Among Indian media houses, NDTV leads in Direct traffic. DNA is much ahead of its peers in Search traffic (better SEO and SEM?), while The Economic Times leads when it comes to traffic from social media sources.

Going deeper within the social traffic, Facebook leads again, understandably. But, unlike e-commerce brands, traffic from Twitter is next only to Facebook, when it comes to media houses online! Outlook leads here with 35% Twitter traffic (with 59% traffic from Facebook), while Mint has about 33% traffic from Twitter. Mint also leads in traffic from LinkedIn (1.93%), while CNN IBN and The Economic Times are the other two with more than 1% traffic from LinkedIn.

NDTV gets maximum traffic from YouTube, among all others – 4.2%. But, can you guess the 3rd highest source of traffic (after Facebook and Twitter) within social for Indian media houses? Surprisingly, it is Reddit – Hindustan Times is a disproportionate leader here with 20.9% of traffic within Social, while others are in the 1-8% range! Wonder what Hindustan Times has done to earn this amount of traffic from Reddit!

But Hindustan Times has company from international publications when it comes to Reddit. Between Economist, Guardian, Forbes, NYT and WSJ, they get almost 13-18% of traffic within Social from Reddit, next only to Facebook and Twitter, and beating LinkedIn, Digg, Stumbleupon and others.

In terms of overall traffic among global media brands, New Yorker gets maximum from Social sources at 20%, with Newsweek as the next best, with 17%. Economist leads Direct traffic and Forbes leads Search traffic.

Online publications (Blogs)

Things get dramatically interesting when you consider the traffic of online publications of the likes of HuffPo and BuzzFeed.

Engadget leads in Direct traffic at 46% (with Boing Boing and Lifehacker in the 40%+ range). HuffPo leads in traffic from Referrals and, for some reason, email! Does HuffPo have a good email database and email content push?

Mashable rules Search traffic with 52%, with only GigaOm as a close second, at 46%. My personal area of interest is Social, and here BuzzFeed rocks the chart, with 49% of its traffic from coming from Social media sources! QZ is the second here, with 40% – the rest are in a lowly 7-27% range!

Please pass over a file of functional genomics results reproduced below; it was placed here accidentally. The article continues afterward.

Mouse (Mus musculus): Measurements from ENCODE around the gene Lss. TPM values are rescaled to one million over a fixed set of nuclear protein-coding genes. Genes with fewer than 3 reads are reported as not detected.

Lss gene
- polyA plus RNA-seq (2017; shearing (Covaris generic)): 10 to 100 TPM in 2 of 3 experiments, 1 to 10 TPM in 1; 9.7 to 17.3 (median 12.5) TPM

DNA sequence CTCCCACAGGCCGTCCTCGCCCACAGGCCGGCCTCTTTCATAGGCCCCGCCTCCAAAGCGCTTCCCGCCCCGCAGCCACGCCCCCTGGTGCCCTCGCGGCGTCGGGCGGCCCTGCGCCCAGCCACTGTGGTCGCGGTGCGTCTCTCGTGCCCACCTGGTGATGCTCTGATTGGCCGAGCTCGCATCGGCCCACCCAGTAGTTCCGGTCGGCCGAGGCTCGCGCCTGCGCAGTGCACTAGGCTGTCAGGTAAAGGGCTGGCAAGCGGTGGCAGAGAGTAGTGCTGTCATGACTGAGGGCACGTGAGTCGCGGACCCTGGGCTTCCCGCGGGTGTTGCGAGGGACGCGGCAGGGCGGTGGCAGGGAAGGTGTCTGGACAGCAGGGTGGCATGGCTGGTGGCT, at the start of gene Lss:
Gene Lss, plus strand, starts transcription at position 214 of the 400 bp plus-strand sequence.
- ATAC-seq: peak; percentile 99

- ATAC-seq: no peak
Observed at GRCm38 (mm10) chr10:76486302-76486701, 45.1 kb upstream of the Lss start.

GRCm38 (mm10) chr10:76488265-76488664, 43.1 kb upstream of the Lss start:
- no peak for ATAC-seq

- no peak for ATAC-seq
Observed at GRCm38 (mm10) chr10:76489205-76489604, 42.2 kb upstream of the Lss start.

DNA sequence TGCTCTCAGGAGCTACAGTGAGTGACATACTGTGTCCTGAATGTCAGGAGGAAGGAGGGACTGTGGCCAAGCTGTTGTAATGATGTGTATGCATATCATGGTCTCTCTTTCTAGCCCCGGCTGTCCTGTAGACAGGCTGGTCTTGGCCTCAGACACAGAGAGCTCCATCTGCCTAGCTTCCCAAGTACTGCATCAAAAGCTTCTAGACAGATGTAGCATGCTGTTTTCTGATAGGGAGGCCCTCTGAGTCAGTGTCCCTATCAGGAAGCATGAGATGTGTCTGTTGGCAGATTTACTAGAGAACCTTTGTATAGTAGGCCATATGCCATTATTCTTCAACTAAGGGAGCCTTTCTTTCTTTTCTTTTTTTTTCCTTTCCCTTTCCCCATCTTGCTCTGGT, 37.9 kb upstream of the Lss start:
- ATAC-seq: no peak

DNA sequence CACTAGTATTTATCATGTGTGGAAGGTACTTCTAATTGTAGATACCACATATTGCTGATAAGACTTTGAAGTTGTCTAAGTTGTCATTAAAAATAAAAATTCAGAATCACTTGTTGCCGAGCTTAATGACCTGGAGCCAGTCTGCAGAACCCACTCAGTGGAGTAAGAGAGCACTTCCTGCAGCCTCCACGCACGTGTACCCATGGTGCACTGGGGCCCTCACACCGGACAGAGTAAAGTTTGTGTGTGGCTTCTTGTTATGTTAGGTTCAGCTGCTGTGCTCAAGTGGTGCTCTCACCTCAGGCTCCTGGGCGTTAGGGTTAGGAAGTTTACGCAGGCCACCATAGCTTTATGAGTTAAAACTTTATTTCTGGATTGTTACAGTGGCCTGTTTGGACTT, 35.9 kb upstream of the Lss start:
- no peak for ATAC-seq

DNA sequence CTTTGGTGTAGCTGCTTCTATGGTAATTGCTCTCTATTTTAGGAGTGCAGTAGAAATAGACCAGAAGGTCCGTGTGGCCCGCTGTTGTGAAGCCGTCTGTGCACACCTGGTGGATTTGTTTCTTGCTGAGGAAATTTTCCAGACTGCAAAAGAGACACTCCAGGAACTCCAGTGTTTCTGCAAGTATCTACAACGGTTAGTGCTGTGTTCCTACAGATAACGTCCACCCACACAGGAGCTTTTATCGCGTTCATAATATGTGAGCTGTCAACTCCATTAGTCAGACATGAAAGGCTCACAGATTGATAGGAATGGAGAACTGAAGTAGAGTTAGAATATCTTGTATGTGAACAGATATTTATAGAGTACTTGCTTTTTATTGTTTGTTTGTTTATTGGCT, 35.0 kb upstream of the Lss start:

The most interesting picture emerges when you dig within the Social traffic. The leading source of traffic for most online publications seems to be… no, not Facebook or Twitter, but StumbleUpon! Rather, it is a close fight between Facebook and StumbleUpon.

For instance, Boing Boing gets a lowly 12% traffic from Facebook, but a whopping 60% from SU! GigaOm has a similar picture – 13% from Facebook and 50% from SU.

Arstechnica is the odd one out with most of its Social traffic coming from Reddit – understandably, given its focus. QZ and AllthingsD are also interesting cases – maximum traffic from LinkedIn – 36% and 30%, respectively!

While I understand that these are not absolute numbers, the overall trends indicate a few interesting observations.

1. Social, as a medium, seems underutilized by most e-commerce and Indian media brands, in general. Global media brands and online publications seem to have made use of Social traffic rather well.

2. Niche sources like Pinterest, Reddit and StumbleUpon are jostling for space competently among leading names like Facebook, Twitter and LinkedIn. In fact, while Facebook rules over most else, Twitter seems better suited for mainstream media publications, with Reddit following closely. The power of StumbleUpon is amply demonstrated by traffic amassed by online publications.

3. It is perhaps useful to constantly keep a check on traffic sources to identify the potential of newer online avenues, when traditional strong-holds like Facebook seem to be going more and more towards becoming a paid, mainstream media like channel.

4. When it comes to transactional content (for e-commerce brands), Twitter seems to be a much less impactful channel. This is possibly an opportunity for them think on how to craft interesting tweets with links and drive traffic up by getting as many people to share such tweets.

5. Facebook’s lead could not just be because of its sheer reach (more than any other social network/channel), but also the fact that it has made a full-fledged business out of paid promotion. There is an organized way to pay Facebook and buy reach, much like one would do on television or print. But, as media budgets shrink, like in the case of online publications, they are discovering better sources like StumbleUpon and Twitter that seem to give them more traffic than Facebook.

6. Finally, a note on ROI. Direct traffic happens because people already know the URL and enter it directly. That can happen only with spends on mainstream media, for people to know, recognize and remember the brand when in need. So, the ROI here may not be directly attributable to mainstream media spends, but is more of an assumption. Search traffic, on the other hand, is a function of organic search, and SEO and SEM efforts. The better the SEO and SEM efforts, the better the traffic, obviously.

But, considering the case of online publications who don’t seem to depend so much on Facebook for traffic (as in paid Facebook promotions), they may be getting better ROI on traffic from other sources like Reddit and StumbleUpon, most of which are free! This could be because of inherent changes and nuances in content that are crafted with sharper headlines (for easier shareability on Twitter, for instance) and focus on the kind of content that is more likely to be shared.